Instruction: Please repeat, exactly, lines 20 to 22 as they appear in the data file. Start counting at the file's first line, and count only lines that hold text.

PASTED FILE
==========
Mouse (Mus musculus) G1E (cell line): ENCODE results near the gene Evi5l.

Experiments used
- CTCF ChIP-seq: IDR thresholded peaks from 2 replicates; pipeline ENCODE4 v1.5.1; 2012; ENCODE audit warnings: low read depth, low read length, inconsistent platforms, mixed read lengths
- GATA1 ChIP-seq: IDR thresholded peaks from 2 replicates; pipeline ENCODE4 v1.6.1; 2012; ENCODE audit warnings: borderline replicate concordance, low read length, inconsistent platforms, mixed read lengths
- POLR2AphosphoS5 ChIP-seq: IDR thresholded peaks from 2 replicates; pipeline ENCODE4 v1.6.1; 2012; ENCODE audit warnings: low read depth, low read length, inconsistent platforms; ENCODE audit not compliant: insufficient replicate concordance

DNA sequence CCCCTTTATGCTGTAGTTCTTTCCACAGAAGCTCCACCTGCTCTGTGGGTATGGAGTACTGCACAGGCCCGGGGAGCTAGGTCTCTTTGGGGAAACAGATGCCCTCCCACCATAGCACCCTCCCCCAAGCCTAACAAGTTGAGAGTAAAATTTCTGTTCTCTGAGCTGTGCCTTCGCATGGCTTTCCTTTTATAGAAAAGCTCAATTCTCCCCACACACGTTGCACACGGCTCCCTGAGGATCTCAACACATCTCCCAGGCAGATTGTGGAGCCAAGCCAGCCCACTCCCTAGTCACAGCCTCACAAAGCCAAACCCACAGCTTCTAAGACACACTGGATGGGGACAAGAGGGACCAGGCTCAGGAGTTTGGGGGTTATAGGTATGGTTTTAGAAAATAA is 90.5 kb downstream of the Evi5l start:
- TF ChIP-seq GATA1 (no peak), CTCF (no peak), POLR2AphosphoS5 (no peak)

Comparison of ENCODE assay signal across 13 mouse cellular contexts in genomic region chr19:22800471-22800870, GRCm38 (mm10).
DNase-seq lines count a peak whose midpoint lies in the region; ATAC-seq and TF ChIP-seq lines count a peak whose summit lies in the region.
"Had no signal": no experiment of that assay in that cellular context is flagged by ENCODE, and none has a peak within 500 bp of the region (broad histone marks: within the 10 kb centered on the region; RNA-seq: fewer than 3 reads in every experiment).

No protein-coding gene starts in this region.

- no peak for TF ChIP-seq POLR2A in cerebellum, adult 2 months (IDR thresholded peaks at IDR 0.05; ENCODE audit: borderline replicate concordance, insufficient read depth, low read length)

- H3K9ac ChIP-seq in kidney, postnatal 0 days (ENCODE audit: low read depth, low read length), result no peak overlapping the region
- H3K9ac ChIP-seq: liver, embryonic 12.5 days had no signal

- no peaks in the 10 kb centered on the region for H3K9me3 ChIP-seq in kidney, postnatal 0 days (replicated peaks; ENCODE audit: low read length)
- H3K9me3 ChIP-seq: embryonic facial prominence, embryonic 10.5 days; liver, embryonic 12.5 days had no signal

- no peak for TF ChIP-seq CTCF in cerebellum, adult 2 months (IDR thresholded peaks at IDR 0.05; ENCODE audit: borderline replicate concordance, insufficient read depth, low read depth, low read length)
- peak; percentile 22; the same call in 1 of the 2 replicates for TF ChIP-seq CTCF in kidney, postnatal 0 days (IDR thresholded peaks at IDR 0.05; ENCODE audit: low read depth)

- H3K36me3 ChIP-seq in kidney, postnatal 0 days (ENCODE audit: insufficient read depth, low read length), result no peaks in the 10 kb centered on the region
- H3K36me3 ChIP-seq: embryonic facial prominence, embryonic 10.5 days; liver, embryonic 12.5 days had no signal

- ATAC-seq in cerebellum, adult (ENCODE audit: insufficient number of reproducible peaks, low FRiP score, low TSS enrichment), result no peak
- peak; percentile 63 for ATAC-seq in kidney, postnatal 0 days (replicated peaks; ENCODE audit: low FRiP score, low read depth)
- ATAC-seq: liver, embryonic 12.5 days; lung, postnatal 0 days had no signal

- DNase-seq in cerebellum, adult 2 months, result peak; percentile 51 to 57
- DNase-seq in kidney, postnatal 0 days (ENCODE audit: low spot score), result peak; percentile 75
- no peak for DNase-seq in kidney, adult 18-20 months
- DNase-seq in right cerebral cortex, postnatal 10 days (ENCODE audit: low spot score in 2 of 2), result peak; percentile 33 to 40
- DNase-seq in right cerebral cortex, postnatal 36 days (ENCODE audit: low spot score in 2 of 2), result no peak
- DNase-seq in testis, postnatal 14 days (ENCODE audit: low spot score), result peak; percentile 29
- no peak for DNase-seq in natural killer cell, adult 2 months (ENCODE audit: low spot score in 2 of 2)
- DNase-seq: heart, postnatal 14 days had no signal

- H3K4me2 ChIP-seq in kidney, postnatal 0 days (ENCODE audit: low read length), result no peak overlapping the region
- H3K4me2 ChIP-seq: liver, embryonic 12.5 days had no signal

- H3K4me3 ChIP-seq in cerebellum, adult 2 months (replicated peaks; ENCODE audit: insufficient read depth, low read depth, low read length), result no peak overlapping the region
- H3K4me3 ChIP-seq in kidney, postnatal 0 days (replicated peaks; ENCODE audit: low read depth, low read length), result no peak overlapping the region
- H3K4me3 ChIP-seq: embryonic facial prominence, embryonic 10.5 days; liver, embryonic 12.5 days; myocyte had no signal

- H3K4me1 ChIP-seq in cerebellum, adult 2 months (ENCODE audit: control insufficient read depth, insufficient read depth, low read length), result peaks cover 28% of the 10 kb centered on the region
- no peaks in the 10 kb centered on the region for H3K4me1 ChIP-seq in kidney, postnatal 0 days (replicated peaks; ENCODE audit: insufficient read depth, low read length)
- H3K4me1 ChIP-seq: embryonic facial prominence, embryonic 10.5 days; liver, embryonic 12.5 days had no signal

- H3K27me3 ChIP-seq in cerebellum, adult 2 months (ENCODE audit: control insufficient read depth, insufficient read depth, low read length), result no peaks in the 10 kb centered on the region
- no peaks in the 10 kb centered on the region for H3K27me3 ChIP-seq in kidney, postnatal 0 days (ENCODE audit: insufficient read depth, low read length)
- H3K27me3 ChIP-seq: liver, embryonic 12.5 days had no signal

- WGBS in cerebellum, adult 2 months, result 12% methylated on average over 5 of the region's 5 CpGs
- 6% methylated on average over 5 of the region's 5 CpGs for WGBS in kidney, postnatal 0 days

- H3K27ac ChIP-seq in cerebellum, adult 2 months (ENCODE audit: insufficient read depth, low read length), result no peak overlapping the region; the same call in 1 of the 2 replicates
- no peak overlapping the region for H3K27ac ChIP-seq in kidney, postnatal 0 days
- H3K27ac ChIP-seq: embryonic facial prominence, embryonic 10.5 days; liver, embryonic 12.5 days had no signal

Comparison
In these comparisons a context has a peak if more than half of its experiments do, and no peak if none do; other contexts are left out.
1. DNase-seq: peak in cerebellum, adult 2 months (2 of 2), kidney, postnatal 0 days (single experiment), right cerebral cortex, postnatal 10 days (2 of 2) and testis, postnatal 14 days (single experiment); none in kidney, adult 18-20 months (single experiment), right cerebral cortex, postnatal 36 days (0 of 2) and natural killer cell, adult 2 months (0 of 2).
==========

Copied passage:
- H3K36me3 ChIP-seq: embryonic facial prominence, embryonic 10.5 days; liver, embryonic 12.5 days had no signal

- ATAC-seq in cerebellum, adult (ENCODE audit: insufficient number of reproducible peaks, low FRiP score, low TSS enrichment), result no peak
- peak; percentile 63 for ATAC-seq in kidney, postnatal 0 days (replicated peaks; ENCODE audit: low FRiP score, low read depth)